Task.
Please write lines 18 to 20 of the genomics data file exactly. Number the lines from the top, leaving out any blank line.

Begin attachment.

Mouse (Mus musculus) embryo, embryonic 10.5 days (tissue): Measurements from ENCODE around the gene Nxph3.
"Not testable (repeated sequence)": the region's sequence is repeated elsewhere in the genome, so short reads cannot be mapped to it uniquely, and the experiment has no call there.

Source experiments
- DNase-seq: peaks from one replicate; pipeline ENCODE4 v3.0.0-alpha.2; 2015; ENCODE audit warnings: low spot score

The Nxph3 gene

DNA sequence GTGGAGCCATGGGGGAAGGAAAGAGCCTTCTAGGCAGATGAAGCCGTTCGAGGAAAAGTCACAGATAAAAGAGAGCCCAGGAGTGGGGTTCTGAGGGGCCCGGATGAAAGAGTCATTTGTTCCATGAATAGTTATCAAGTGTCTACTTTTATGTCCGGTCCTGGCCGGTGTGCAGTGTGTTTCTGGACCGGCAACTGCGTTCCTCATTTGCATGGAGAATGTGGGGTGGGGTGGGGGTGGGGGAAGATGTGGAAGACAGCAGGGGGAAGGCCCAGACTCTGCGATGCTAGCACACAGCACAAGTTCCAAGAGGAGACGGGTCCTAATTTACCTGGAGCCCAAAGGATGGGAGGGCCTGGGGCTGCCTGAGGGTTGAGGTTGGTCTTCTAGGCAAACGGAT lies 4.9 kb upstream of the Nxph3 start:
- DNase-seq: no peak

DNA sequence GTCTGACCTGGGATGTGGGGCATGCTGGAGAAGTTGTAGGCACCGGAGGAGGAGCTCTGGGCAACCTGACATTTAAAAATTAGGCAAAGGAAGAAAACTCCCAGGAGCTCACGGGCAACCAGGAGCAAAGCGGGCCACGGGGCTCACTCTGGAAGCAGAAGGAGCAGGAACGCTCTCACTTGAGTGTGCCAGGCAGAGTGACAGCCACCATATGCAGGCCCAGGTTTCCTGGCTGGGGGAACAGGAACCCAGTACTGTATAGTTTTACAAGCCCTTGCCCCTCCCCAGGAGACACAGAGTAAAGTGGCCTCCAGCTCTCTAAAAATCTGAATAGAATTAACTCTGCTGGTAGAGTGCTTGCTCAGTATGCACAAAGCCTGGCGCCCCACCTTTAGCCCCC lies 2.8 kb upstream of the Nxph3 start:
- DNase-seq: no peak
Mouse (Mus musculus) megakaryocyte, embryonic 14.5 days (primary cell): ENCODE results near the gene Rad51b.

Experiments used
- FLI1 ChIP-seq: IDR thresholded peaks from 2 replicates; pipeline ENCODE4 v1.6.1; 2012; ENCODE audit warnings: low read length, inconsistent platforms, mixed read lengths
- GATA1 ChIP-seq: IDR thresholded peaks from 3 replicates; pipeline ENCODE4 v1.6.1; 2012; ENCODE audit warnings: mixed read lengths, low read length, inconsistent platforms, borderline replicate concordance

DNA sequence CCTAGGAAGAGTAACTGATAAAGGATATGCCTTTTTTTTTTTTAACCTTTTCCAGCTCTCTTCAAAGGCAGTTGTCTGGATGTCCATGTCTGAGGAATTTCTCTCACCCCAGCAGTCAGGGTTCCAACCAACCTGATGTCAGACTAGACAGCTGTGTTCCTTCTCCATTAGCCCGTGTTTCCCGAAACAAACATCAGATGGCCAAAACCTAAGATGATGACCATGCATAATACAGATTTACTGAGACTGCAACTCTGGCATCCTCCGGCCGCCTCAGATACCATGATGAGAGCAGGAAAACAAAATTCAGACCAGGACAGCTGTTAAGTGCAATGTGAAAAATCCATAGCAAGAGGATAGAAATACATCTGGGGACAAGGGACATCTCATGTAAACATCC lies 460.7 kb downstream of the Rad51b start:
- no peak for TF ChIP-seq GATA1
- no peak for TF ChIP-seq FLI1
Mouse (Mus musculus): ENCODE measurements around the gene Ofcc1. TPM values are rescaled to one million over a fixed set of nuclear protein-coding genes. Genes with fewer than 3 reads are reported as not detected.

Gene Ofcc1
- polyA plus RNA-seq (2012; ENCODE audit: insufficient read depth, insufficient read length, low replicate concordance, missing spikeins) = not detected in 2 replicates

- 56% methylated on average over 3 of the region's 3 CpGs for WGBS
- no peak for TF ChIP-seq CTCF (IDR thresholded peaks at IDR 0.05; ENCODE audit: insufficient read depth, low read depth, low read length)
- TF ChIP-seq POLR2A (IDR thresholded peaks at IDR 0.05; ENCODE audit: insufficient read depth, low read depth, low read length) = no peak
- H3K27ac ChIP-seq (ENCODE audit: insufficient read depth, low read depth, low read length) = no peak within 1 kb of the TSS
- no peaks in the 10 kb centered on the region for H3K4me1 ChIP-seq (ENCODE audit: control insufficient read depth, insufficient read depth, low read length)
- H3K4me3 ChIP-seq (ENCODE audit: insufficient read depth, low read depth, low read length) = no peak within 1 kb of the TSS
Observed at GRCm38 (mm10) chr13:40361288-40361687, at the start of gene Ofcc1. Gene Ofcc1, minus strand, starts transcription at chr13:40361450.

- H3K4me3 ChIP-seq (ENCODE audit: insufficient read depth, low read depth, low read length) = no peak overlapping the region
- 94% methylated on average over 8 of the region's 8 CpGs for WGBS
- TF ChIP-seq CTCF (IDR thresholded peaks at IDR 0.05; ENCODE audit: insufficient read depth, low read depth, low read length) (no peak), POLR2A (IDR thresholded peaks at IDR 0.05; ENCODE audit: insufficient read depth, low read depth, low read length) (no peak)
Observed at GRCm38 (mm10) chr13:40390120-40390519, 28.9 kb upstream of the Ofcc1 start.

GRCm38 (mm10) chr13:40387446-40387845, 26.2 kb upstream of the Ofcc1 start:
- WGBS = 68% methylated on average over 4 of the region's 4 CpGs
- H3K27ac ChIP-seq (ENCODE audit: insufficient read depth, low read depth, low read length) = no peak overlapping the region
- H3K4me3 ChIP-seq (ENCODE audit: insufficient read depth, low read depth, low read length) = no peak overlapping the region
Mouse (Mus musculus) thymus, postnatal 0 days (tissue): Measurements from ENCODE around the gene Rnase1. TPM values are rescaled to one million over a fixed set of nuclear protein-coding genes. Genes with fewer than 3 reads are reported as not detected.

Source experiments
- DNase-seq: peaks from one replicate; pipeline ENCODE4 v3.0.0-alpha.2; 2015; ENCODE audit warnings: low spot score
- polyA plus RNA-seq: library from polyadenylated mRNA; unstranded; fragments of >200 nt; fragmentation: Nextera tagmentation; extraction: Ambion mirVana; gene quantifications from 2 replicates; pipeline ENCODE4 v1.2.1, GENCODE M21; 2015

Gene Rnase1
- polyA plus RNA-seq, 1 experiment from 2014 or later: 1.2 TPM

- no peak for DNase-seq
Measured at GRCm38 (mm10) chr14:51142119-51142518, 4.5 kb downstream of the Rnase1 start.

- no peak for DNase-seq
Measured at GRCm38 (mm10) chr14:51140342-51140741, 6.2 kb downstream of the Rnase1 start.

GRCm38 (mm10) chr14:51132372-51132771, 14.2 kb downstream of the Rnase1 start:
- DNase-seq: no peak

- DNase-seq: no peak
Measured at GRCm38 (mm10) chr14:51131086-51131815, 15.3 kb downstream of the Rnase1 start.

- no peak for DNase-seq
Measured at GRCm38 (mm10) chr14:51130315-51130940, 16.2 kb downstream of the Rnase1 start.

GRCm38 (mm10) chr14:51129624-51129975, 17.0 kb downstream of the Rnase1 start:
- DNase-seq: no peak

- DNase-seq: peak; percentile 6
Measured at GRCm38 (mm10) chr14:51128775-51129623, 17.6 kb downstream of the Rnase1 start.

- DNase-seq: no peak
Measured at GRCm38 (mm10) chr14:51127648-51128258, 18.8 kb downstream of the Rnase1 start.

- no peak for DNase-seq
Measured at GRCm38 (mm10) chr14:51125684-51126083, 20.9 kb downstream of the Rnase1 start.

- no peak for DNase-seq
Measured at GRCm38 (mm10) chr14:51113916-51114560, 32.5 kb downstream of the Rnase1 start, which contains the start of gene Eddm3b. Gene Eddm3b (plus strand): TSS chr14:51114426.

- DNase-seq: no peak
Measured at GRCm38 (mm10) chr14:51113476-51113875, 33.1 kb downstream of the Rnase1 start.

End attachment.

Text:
Gene Ofcc1
- polyA plus RNA-seq (2012; ENCODE audit: insufficient read depth, insufficient read length, low replicate concordance, missing spikeins) = not detected in 2 replicates

- 56% methylated on average over 3 of the region's 3 CpGs for WGBS